A five-year program of investment and upgrades has built a modern and fit-for-purpose biosecurity system to protect Far North Queensland.

Under the reforms, including implementation and expansion of the Far Northern Biosecurity Initiative (FNBI), the government is investing $3.7 million over five years into ensuring the Torres Strait and Cape York Peninsula are prepared for biosecurity threats.

The next phase of the initiative has commenced, aligned with the Queensland Government’s $22 million investment in biosecurity preparedness that added 10 new biosecurity officers across the state.

The reforms will mean more biosecurity surveillance across the Cape, with plans already in place to continue working with industry to achieve this.

As part of the next phase of reforms, the Cape York Biosecurity Centre (CYBC) at Coen will be closed, however there will be a broader staff presence across Cape York and the Torres Strait.

Even with these changes taken into account, Biosecurity Queensland has increased the number of its personnel in the Far North compared to this time last year.

Biosecurity Queensland has bolstered its commitment to the front lines of Cape York biosecurity, appointing new team members in Bamaga and Thursday Island over the last 12 months.

Queensland Chief Biosecurity Officer Rachel Chay said successful biosecurity systems relied on constant re-evaluation of how we best protect Queensland from emerging biosecurity risks.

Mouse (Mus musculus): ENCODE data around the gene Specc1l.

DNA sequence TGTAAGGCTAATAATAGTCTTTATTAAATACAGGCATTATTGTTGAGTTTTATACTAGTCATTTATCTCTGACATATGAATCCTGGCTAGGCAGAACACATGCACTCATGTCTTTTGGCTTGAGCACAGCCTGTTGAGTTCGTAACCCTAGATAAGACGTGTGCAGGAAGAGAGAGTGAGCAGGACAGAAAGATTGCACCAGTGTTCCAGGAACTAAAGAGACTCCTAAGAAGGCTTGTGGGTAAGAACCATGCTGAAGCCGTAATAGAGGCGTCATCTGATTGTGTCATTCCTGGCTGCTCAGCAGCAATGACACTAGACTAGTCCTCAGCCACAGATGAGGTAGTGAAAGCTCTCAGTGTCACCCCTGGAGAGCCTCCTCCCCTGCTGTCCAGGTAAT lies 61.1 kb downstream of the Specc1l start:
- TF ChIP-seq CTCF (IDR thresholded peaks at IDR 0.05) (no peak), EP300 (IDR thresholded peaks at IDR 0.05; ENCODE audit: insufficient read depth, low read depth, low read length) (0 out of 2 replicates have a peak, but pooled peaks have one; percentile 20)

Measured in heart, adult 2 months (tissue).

“That means building and expanding partnerships with industry, with local governments and with community organisations,” Dr Chay said.

“Our significant investment in biosecurity programs in Far North Queensland shows we are serious about protecting our agricultural industries.

“No Australian state faces more biosecurity threats than Queensland, and we know that Far North Queensland’s geographical position puts it at the front line.

“These modernized biosecurity approaches mean Far North Queensland is well prepared to identify and deal with threats.”

Dr Chay said Biosecurity Queensland was investing heavily to protect the agricultural industries vital to jobs and the economy of the Far North.

“Over the next five years, $3.7 million will be invested into the Far Northern Biosecurity Initiative (FNBI) which will have a strong emphasis on stakeholder empowerment, education, and partnership,” she said.

“The FNBI is changing the way biosecurity services are delivered in the region, allowing more efficient and effective management options than the inspection focused model employed at the CYBC.”

Dr Chay said Biosecurity Queensland will continue working with key stakeholders to build on the partnerships already achieved across Far North Queensland.

“With the limited number of vehicles stopping at CYBC, there are more contemporary and effective ways of delivering biosecurity services,” she said.

“In 2021 only 40 per cent of almost 30,000 southbound vehicles were inspected at the Coen facility.

“An estimated 90,000 people visit the Northern Peninsula Area each year, mostly from May to November.”

The CYBC was established over 20 years ago following detection of spiralling whitefly in Cape York.

The new partnership approach has already led to a range of joint surveillance activities on Cape York Peninsula to track the spread of pests and diseases.

Biosecurity is respectful of the Native Title claim on the site of the existing Coen facility and looks forward to this being finalised for a fair outcome.

Biosecurity is everybody’s responsibility. Biosecurity Queensland remains committed to providing quality biosecurity services in Far North Queensland, and to helping the public and stakeholders to meet their biosecurity responsibilities.


Media contact: DAF Media, [email protected] @DAFQld